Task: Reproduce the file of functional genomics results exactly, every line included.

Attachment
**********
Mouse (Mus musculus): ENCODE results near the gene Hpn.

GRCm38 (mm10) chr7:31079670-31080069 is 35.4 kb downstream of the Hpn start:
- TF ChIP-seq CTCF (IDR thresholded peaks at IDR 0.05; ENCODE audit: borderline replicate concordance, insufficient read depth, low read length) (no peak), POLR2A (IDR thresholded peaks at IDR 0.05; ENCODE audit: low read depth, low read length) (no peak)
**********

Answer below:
Mouse (Mus musculus): ENCODE results near the gene Hpn.

GRCm38 (mm10) chr7:31079670-31080069 is 35.4 kb downstream of the Hpn start:
- TF ChIP-seq CTCF (IDR thresholded peaks at IDR 0.05; ENCODE audit: borderline replicate concordance, insufficient read depth, low read length) (no peak), POLR2A (IDR thresholded peaks at IDR 0.05; ENCODE audit: low read depth, low read length) (no peak)